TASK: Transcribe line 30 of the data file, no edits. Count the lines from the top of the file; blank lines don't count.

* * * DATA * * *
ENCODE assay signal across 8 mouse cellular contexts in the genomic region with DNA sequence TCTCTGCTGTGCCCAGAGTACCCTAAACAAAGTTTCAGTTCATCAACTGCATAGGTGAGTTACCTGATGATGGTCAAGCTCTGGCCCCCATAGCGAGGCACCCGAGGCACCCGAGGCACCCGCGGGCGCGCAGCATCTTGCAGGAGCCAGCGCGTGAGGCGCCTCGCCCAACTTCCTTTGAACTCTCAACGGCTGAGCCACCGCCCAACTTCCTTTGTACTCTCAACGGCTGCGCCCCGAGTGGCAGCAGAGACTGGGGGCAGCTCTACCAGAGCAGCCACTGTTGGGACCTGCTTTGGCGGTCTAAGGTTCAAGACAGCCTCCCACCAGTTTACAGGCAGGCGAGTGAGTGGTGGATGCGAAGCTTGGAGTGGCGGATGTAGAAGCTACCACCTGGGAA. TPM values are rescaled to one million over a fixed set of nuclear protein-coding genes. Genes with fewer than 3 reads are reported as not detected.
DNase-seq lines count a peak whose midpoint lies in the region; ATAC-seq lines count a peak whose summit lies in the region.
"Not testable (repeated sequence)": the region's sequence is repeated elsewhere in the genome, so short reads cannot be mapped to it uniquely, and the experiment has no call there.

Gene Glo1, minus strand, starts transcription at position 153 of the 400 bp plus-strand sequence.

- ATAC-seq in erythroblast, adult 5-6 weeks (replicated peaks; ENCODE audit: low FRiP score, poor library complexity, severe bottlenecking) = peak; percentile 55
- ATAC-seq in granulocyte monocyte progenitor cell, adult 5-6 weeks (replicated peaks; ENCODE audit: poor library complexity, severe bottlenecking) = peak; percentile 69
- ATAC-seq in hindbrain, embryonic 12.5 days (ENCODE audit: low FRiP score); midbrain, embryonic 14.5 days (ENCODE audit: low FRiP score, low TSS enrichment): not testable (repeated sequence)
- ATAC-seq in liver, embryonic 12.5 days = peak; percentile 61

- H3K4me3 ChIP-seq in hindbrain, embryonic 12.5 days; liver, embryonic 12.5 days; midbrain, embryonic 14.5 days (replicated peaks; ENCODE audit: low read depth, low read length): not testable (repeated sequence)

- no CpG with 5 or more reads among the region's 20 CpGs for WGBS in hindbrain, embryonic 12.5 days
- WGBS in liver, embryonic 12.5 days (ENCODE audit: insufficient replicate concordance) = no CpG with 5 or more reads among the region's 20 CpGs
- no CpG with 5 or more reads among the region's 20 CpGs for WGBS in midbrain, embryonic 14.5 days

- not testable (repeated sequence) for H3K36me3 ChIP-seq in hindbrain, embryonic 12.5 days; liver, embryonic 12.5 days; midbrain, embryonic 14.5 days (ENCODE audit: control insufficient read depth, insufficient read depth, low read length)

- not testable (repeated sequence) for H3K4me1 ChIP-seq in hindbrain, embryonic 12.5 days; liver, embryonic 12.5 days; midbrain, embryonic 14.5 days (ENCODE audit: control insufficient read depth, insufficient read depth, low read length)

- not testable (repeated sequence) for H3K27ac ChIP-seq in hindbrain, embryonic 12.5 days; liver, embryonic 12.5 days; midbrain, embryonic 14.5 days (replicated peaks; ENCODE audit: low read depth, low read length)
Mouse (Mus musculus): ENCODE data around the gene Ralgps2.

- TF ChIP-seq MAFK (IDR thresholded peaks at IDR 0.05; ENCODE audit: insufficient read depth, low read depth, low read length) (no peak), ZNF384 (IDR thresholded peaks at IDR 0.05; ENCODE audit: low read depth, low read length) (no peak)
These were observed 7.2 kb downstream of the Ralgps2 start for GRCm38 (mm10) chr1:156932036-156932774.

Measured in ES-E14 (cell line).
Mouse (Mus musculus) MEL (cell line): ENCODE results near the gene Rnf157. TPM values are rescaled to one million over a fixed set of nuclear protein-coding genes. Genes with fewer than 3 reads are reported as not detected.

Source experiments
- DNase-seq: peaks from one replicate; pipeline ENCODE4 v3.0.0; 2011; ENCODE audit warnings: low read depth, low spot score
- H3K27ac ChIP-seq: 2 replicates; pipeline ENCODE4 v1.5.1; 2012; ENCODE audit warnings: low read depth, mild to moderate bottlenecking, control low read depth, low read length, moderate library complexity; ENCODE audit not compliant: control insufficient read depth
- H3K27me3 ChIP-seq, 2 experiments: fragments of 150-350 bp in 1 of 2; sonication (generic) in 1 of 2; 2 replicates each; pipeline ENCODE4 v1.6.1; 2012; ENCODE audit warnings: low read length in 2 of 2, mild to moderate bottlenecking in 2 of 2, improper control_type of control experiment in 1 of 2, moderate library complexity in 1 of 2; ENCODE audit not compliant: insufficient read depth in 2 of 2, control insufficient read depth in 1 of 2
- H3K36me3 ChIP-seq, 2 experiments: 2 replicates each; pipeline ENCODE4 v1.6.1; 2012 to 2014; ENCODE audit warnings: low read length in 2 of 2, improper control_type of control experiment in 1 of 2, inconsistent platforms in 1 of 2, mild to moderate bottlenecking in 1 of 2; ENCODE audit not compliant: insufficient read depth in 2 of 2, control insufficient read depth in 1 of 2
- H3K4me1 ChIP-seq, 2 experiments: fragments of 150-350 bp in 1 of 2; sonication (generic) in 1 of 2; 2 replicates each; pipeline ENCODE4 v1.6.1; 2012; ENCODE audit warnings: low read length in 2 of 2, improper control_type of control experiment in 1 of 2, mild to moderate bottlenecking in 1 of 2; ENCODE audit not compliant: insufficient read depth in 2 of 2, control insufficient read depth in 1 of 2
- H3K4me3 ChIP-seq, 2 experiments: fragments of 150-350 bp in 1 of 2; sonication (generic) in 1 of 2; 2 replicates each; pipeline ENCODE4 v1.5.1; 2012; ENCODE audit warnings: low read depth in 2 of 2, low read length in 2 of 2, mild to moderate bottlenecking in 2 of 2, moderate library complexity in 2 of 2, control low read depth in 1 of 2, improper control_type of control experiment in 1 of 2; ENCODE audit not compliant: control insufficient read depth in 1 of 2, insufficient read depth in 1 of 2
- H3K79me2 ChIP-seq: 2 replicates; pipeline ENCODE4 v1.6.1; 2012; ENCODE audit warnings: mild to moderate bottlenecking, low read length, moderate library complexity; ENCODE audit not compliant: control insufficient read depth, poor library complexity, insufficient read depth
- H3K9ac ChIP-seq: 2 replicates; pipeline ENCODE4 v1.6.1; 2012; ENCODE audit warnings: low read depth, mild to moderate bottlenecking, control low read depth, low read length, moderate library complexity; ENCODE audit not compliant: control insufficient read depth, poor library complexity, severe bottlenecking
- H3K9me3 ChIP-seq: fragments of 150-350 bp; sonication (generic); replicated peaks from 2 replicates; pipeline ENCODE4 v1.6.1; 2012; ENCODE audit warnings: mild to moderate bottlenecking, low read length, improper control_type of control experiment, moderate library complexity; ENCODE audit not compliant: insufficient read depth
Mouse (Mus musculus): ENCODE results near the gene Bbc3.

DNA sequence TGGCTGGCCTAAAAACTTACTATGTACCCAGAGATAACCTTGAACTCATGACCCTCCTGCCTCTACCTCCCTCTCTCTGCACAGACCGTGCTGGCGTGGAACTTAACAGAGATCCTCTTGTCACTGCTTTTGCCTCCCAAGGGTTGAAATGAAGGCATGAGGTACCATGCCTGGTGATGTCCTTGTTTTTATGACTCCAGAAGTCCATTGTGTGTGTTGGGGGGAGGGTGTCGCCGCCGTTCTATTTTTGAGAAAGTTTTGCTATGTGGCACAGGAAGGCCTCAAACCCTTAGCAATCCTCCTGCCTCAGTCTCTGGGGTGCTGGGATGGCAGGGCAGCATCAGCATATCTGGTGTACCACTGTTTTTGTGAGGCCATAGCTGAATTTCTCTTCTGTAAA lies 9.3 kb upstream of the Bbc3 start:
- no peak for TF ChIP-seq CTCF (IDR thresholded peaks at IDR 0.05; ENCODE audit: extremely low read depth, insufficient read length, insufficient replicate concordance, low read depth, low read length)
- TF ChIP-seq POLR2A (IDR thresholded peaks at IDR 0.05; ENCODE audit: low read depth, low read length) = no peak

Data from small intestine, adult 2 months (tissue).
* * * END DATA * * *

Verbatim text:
- H3K9me3 ChIP-seq: fragments of 150-350 bp; sonication (generic); replicated peaks from 2 replicates; pipeline ENCODE4 v1.6.1; 2012; ENCODE audit warnings: mild to moderate bottlenecking, low read length, improper control_type of control experiment, moderate library complexity; ENCODE audit not compliant: insufficient read depth